Figure 1: PGPIPN alleviated alcohol-induced cell steatosis in both LO2 and HepG2 cells. (A) and (C) LO2 and HepG2 cells stained with Oil Red O were respectively observed under high power microscope (Oil Red O stained, ×400), (A1 and C1) control group, (A2 and C2) model group induced by alcohol, (A3 and C3) PGPIPN 1 group treaded with 0.15μmol/L PGPIPN, (A4 and C4) PGPIPN 2 group treaded with 1.5μmol/L PGPIPN, (A5 and C5) PGPIPN 3 group treaded with 15μmol/L PGPIPN. (B) and (D) The LO2 and HepG2 cells stained with Oil Red O were respectively analyzed with Image-Pro Plus 7.0 image analysis software. Positive area in measurement area, AA (%) =positive area/total area×100%. The data are shown as means ± SD of three independent experiments, *P<0.05, **P<0.01 compared with model,#P<0.05, ##P<0.01 compared with control.
The morphologies and changes of liver cell line LO2 treaded with alcohol and/or peptide were observed by transmission electron microscope, as shown in Supplementary Figure 1. Compared with control group, LO2 cells in model group showed mitochondrial swelling accompanying disappearance of cristae and particles shedding from rough endoplasmic reticulum (RER). PGPIPN intervention alleviated the damage and stress of liver cell mitochondria and RER.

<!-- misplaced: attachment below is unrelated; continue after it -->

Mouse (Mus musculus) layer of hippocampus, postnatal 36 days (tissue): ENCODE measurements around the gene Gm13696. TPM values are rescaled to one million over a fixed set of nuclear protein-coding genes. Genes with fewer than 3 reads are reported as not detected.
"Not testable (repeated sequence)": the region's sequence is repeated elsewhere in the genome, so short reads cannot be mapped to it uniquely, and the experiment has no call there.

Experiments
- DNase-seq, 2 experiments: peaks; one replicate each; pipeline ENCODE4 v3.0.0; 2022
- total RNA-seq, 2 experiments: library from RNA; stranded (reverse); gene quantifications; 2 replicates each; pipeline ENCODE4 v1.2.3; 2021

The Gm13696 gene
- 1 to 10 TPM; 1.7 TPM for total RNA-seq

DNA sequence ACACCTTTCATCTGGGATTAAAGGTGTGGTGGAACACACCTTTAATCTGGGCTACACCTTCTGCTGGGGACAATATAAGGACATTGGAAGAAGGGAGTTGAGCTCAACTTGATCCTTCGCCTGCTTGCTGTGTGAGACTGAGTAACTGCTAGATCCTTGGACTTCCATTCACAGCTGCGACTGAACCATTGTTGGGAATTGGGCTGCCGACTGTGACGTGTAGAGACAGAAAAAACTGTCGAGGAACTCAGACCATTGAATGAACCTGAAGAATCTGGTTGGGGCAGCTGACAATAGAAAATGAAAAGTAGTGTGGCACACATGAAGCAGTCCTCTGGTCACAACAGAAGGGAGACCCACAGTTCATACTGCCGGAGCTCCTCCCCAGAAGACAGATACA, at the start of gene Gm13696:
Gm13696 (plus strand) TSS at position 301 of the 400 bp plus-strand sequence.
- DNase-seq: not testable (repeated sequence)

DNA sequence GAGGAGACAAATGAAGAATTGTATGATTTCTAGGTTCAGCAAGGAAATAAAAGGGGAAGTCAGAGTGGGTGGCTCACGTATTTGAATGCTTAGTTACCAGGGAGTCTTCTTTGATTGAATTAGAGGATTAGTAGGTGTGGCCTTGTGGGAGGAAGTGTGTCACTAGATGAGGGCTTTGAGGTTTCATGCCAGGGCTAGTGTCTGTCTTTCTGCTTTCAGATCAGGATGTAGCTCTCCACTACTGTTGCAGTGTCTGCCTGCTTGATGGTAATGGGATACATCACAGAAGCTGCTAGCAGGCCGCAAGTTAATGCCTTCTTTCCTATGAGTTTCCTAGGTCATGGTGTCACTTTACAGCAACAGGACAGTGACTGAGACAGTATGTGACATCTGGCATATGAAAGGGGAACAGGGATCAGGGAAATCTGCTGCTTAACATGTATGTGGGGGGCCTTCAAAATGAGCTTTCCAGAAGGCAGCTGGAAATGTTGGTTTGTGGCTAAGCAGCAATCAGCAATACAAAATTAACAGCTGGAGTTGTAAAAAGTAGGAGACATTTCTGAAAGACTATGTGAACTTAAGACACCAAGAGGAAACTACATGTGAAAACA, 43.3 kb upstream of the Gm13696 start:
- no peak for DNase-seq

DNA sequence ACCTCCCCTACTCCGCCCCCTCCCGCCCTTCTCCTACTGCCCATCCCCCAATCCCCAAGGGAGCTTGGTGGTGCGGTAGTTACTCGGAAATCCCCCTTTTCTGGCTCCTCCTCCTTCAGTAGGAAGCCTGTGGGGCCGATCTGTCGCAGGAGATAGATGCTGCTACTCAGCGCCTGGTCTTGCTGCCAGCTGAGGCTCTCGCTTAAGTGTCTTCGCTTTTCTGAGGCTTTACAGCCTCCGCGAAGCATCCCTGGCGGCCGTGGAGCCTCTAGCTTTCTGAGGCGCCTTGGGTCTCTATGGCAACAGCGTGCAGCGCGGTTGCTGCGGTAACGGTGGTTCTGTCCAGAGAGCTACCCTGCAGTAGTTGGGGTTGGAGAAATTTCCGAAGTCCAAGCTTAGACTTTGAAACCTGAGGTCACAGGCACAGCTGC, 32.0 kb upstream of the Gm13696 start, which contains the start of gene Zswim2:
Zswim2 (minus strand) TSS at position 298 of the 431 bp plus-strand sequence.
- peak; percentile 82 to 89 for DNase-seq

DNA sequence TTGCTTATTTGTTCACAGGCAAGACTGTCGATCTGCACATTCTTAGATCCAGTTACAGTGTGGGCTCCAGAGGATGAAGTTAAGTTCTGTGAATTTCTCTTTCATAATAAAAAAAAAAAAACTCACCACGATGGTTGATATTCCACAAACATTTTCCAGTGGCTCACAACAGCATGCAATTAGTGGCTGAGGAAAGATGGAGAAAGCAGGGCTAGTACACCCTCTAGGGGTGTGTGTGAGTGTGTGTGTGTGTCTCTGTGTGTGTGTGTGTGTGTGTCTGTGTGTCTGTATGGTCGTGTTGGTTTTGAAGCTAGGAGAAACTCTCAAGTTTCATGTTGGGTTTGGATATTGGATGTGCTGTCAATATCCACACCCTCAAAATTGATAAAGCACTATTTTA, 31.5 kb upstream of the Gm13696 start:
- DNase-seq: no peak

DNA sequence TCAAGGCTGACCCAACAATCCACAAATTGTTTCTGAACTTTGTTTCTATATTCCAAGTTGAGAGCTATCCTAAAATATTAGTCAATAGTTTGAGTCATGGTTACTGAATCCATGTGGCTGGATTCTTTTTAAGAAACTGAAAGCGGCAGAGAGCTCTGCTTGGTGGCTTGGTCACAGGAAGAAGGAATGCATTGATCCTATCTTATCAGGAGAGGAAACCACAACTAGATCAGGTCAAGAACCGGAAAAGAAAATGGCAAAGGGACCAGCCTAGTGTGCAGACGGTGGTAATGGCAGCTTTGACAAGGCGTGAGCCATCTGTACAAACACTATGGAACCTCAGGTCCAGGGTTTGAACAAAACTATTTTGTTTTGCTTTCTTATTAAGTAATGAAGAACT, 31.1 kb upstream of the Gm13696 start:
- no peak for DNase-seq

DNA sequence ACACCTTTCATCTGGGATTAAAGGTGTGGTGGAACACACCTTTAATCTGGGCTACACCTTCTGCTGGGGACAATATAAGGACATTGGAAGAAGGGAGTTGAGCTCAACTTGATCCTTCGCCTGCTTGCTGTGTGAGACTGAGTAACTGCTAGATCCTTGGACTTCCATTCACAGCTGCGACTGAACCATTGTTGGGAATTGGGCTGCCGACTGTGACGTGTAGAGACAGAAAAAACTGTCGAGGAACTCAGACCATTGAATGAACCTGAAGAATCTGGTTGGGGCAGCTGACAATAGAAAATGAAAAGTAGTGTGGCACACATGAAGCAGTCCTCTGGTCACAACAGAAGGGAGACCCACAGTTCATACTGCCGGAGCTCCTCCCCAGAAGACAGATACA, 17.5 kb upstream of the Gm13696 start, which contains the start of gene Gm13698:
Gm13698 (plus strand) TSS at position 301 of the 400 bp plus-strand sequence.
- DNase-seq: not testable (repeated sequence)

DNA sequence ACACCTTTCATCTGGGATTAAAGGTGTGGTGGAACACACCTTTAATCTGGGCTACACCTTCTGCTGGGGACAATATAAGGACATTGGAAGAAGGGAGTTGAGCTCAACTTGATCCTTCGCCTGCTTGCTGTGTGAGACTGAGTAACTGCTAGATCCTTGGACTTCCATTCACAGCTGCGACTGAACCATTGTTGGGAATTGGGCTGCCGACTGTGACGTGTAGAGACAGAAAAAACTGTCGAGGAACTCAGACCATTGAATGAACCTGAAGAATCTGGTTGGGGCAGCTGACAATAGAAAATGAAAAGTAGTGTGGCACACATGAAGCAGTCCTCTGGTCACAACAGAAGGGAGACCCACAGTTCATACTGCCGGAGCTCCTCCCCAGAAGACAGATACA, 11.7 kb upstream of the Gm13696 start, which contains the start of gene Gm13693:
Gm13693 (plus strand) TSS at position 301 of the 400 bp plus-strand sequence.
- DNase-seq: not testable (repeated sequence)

Compared with the control groups, the activities of ALT and AST leaking in the culture medium in model groups increased significantly. However, PGPIPN intervention significantly reduced the ALT and AST activities, see Figure 2A. Biochemical assays revealed higher intracellular TG in the model groups compared with control groups, while PGPIPN treatment could decrease TG levels (Figure 2B).
Figure 2: PGPIPN decreased the levels of ALT and AST leaking in the culture medium and intracellular triglyceride (TG), and affected the cell viabilities in both LO2 and HepG2 cells induced by alcohol in vitro. (A) The levels of ALT and AST leaking in the culture medium. (B) The intracellular TG concentrations in cells. (C) The viabilities of cells. PGPIPN 1, 2 and 3 were treaded with 0.15, 1.5 and 15μmol/L PGPIPN, respectively. The data shown are mean ± SD of three independent experiments, *P<0.05, **P<0.01 compared with model, #P<0.05, ##P<0.01 compared with control.
PGPIPN increased the viabilities of human normal hepatic cell line LO2 cells treated with alcohol, but had little effect on that of hepatocellular carcinoma cell line HepG2 cells
PGPIPN intervention could significantly alleviate the inhibitory effect of ethanol on the viabilities of LO2 cells (Figure 2C). Compared with model group, the viabilities of LO2 cells in PGPIPN 2 and 3 groups were significantly enhanced. The viability in PGPIPN 3 group was close to the control group. However, PGPIPN had little effect on the viabilities of HepG2 cells. Compared with the model group, PGPIPN caused no significant increase in the viabilities of HepG2 cells (Figure 2C).
PGPIPN prevented and attenuated AFLD of model animals in vivo